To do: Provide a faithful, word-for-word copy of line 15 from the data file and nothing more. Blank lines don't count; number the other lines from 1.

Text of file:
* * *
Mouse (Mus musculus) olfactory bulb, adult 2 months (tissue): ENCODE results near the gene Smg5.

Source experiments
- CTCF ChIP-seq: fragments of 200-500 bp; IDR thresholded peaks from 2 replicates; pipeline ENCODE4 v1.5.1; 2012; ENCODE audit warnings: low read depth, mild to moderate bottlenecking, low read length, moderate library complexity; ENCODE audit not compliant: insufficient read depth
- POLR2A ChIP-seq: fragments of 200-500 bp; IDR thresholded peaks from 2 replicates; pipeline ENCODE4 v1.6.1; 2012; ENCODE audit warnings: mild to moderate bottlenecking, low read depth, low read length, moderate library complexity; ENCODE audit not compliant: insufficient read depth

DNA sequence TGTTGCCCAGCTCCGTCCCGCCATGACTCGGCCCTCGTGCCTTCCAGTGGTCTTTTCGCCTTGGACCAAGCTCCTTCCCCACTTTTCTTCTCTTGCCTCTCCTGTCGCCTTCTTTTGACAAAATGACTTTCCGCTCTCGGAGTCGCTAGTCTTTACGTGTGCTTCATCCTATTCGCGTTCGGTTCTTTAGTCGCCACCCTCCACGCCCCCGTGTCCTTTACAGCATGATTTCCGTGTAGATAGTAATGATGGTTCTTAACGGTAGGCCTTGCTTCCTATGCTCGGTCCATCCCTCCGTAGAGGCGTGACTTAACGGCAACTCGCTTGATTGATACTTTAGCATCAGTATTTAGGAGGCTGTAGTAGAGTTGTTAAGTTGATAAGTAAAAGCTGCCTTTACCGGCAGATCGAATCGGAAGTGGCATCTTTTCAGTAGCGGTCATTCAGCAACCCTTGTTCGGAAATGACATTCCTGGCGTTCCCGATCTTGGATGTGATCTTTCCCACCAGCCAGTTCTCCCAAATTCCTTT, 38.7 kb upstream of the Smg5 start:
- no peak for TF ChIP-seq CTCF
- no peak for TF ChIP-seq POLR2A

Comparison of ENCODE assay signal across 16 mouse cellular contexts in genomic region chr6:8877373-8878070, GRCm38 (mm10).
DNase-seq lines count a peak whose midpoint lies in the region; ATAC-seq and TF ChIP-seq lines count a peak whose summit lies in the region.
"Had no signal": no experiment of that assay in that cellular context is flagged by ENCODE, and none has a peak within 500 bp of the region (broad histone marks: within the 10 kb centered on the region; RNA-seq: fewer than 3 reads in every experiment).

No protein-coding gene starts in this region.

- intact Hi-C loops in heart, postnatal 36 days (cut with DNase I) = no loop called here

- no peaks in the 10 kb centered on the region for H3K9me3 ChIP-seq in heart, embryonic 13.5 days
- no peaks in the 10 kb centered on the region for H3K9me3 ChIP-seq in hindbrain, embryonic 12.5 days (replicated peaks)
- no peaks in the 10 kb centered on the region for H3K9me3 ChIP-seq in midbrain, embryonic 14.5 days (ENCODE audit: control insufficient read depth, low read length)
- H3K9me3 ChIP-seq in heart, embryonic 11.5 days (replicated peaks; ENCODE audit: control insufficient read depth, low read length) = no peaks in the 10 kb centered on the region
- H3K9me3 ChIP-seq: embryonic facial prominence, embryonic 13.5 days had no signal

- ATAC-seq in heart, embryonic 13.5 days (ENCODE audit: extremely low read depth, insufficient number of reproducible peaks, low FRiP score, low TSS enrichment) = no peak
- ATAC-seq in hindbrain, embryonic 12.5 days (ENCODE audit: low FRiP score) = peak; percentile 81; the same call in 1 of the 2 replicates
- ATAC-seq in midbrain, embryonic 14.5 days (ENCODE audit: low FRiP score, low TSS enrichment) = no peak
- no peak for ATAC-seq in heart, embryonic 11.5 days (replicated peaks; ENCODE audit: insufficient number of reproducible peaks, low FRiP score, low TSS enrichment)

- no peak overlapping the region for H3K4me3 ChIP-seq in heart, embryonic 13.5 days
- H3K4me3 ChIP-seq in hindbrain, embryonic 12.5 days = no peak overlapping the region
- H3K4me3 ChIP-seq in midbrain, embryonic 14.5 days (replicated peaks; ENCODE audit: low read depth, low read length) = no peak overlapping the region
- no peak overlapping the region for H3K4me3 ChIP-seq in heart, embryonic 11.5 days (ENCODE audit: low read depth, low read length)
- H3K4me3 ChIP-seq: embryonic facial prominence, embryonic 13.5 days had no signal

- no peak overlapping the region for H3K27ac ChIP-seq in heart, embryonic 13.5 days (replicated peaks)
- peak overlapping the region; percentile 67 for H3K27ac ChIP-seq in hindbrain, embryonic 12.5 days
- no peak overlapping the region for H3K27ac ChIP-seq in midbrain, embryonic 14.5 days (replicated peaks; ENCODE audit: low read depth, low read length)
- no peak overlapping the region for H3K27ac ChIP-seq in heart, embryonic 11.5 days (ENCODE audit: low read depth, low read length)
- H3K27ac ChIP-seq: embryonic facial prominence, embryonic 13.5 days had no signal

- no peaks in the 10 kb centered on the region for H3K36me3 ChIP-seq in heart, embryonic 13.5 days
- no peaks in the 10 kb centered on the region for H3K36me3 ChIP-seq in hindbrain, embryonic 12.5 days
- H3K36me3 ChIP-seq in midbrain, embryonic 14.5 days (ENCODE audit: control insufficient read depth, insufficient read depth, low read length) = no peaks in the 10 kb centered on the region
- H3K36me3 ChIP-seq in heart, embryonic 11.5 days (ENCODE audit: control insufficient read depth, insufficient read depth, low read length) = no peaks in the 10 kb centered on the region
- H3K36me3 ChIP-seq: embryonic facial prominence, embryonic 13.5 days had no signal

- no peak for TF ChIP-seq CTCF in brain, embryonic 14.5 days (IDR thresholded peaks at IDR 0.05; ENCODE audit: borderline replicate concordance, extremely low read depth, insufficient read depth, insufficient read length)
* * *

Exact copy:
- no peaks in the 10 kb centered on the region for H3K9me3 ChIP-seq in midbrain, embryonic 14.5 days (ENCODE audit: control insufficient read depth, low read length)